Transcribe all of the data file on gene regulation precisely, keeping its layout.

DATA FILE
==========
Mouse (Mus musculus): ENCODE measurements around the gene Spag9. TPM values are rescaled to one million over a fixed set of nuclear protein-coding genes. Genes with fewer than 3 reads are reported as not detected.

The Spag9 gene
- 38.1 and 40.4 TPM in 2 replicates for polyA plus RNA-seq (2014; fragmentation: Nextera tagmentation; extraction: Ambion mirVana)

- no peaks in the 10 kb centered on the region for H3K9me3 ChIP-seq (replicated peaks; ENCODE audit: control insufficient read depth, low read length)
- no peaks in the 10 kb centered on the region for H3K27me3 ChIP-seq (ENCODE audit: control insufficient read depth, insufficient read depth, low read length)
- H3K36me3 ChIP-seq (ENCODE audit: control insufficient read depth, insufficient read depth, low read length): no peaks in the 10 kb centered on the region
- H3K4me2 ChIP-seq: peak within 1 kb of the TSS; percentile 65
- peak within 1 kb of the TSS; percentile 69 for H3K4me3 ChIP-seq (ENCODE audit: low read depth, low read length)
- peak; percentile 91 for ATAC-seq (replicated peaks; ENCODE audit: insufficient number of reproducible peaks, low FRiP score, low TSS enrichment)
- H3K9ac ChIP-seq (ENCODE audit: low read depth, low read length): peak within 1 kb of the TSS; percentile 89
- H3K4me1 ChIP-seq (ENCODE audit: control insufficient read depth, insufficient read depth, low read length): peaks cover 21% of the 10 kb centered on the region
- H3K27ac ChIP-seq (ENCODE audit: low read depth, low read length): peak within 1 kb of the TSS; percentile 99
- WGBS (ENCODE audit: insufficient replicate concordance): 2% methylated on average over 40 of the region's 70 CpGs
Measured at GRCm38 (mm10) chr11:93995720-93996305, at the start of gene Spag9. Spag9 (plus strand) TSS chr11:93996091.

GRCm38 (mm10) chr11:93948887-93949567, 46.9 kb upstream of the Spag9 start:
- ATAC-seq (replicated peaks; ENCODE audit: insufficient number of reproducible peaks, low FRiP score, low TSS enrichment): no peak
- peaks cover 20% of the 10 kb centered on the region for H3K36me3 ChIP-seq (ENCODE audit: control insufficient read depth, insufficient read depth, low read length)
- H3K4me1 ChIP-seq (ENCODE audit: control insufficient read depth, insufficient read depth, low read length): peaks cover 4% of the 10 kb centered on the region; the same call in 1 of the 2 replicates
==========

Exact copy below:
Mouse (Mus musculus): ENCODE measurements around the gene Spag9. TPM values are rescaled to one million over a fixed set of nuclear protein-coding genes. Genes with fewer than 3 reads are reported as not detected.

The Spag9 gene
- 38.1 and 40.4 TPM in 2 replicates for polyA plus RNA-seq (2014; fragmentation: Nextera tagmentation; extraction: Ambion mirVana)

- no peaks in the 10 kb centered on the region for H3K9me3 ChIP-seq (replicated peaks; ENCODE audit: control insufficient read depth, low read length)
- no peaks in the 10 kb centered on the region for H3K27me3 ChIP-seq (ENCODE audit: control insufficient read depth, insufficient read depth, low read length)
- H3K36me3 ChIP-seq (ENCODE audit: control insufficient read depth, insufficient read depth, low read length): no peaks in the 10 kb centered on the region
- H3K4me2 ChIP-seq: peak within 1 kb of the TSS; percentile 65
- peak within 1 kb of the TSS; percentile 69 for H3K4me3 ChIP-seq (ENCODE audit: low read depth, low read length)
- peak; percentile 91 for ATAC-seq (replicated peaks; ENCODE audit: insufficient number of reproducible peaks, low FRiP score, low TSS enrichment)
- H3K9ac ChIP-seq (ENCODE audit: low read depth, low read length): peak within 1 kb of the TSS; percentile 89
- H3K4me1 ChIP-seq (ENCODE audit: control insufficient read depth, insufficient read depth, low read length): peaks cover 21% of the 10 kb centered on the region
- H3K27ac ChIP-seq (ENCODE audit: low read depth, low read length): peak within 1 kb of the TSS; percentile 99
- WGBS (ENCODE audit: insufficient replicate concordance): 2% methylated on average over 40 of the region's 70 CpGs
Measured at GRCm38 (mm10) chr11:93995720-93996305, at the start of gene Spag9. Spag9 (plus strand) TSS chr11:93996091.

GRCm38 (mm10) chr11:93948887-93949567, 46.9 kb upstream of the Spag9 start:
- ATAC-seq (replicated peaks; ENCODE audit: insufficient number of reproducible peaks, low FRiP score, low TSS enrichment): no peak
- peaks cover 20% of the 10 kb centered on the region for H3K36me3 ChIP-seq (ENCODE audit: control insufficient read depth, insufficient read depth, low read length)
- H3K4me1 ChIP-seq (ENCODE audit: control insufficient read depth, insufficient read depth, low read length): peaks cover 4% of the 10 kb centered on the region; the same call in 1 of the 2 replicates